As for delinquencies and defaults, NRZ has experienced a drastic and steady improvement in its non-agency bond portfolio. The company bought $4.2 billion of these securities for an average price of 85% of face value. The current mark-to-market value of this portfolio is substantially more than what NRZ paid for it, which shows that management has a knack for finding and creating value. In addition, while the monetary of NRZ’s call rights don’t show up on the balance sheet, the improving metrics are improving its ability to capitalize on these clean-up calls.

Image from Q4 2018 NRZ earnings call supplement

Lastly, for servicer advances, NRZ has continued to improve the amount of risk undertaken by reducing total outstanding balance owed and helping these companies with terms. By extending the maturity of the advance debt, it can squeeze more interest from servicers and give them flexibility in the short term.

Image from Q4 2018 NRZ earnings call supplement

“Capturing the Whole Pie”

CEO Michael Nierenberg uttered this phrase countless times over the earnings call Tuesday morning, and I like what NRZ has set its sights on. There is a desire to diversify the company's offerings and sources of revenue from MSRs to more of a well-rounded company.

Image from Q4 2018 NRZ earnings call supplement

NRZ has slowly become a more self-sufficient company, not requiring solely on buying MSRs from other companies. Now, or soon, NRZ will be able to originate mortgage loans and offer other related services to clients. On the call, it referred to developing relationships with clients and offering what essentially sounded like a bundle. While admittedly small in the grand scheme of NRZ’s business, this type of business model was mentioned as a future source of organic growth. If NRZ is able to capitalize on this plan it could lead to less lumpy earnings and a lower perception of the “riskiness” of the stock. A safer appearing asset would command a higher price-to-book valuation, leading to a nice share price appreciation and more profitable secondary offerings in the future.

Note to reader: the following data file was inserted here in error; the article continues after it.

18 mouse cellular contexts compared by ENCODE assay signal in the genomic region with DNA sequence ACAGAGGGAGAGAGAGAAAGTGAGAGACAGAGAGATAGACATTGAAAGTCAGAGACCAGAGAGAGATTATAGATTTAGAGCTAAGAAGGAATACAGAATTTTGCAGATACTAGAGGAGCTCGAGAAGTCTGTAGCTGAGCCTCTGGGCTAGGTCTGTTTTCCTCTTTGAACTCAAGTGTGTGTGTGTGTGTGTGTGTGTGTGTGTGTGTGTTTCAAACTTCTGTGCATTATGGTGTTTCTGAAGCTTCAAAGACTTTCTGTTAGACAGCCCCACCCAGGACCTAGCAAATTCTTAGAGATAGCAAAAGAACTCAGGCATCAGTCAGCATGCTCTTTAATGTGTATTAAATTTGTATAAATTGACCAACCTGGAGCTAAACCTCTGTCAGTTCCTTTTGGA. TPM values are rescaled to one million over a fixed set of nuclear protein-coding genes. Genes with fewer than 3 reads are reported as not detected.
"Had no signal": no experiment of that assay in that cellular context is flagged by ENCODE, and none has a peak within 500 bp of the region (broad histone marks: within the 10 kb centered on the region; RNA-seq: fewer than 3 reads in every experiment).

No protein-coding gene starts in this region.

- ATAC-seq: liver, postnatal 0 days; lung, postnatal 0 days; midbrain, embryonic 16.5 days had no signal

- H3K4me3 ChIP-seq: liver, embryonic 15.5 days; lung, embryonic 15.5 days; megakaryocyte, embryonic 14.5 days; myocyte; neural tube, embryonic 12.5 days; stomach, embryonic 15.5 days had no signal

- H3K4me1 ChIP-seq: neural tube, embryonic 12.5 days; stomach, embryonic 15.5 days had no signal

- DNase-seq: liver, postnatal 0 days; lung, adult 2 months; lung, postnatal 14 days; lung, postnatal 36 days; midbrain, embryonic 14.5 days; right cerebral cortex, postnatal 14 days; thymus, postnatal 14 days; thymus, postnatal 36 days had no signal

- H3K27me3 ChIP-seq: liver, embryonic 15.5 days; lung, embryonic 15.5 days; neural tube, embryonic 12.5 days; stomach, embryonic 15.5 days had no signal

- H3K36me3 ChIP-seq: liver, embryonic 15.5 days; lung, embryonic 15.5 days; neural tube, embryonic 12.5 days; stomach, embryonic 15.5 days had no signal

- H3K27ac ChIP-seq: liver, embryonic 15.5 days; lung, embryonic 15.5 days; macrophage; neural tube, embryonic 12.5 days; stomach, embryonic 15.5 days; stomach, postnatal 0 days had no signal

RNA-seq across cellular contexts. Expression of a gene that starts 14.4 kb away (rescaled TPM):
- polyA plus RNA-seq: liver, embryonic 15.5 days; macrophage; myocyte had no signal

Should You Buy Here?

Speaking of price-to-book, you can see from the following graph that NRZ is valued roughly in line with historical norms for the company. Assuming a current book value of closer to $16.55, the current P/B is about 1.04. The CEO said that he expected deployed capital in 2019 to result in an increase in book value, but that statement is hardly surprising or a certainty. Seeking Alpha author Achilles Research, who we think has historically excellent timing with his articles, called NRZ his top pick for 2019 in a recent article, but should you buy after the pop? Investors seeking income that don’t want to wait for a pullback should probably layer in and add more on dips. I think more patient and value-oriented investors should wait before jumping in.

Image from Seeking Alpha

Summary

I think that once you peel back some of the layers of the NRZ onion you see that the business is in a very good spot moving forward. The Q4 dip in book value was almost exclusively due to treasury prices coming off their recent highs, but remain elevated which helps NRZ’s business model. Management continues to de-risk its business and while we’d all like to see core earnings continue to grow at the same speed of the last few years, we should take solace in the fact that the 11.5% dividend is amply covered. This stock continues to stand head and shoulders above the rest of its peers and if you could only invest in one mREIT this would be the one.

Disclosure: I am/we are long NRZ, TWO, MORL. I wrote this article myself, and it expresses my own opinions. I am not receiving compensation for it (other than from Seeking Alpha). I have no business relationship with any company whose stock is mentioned in this article.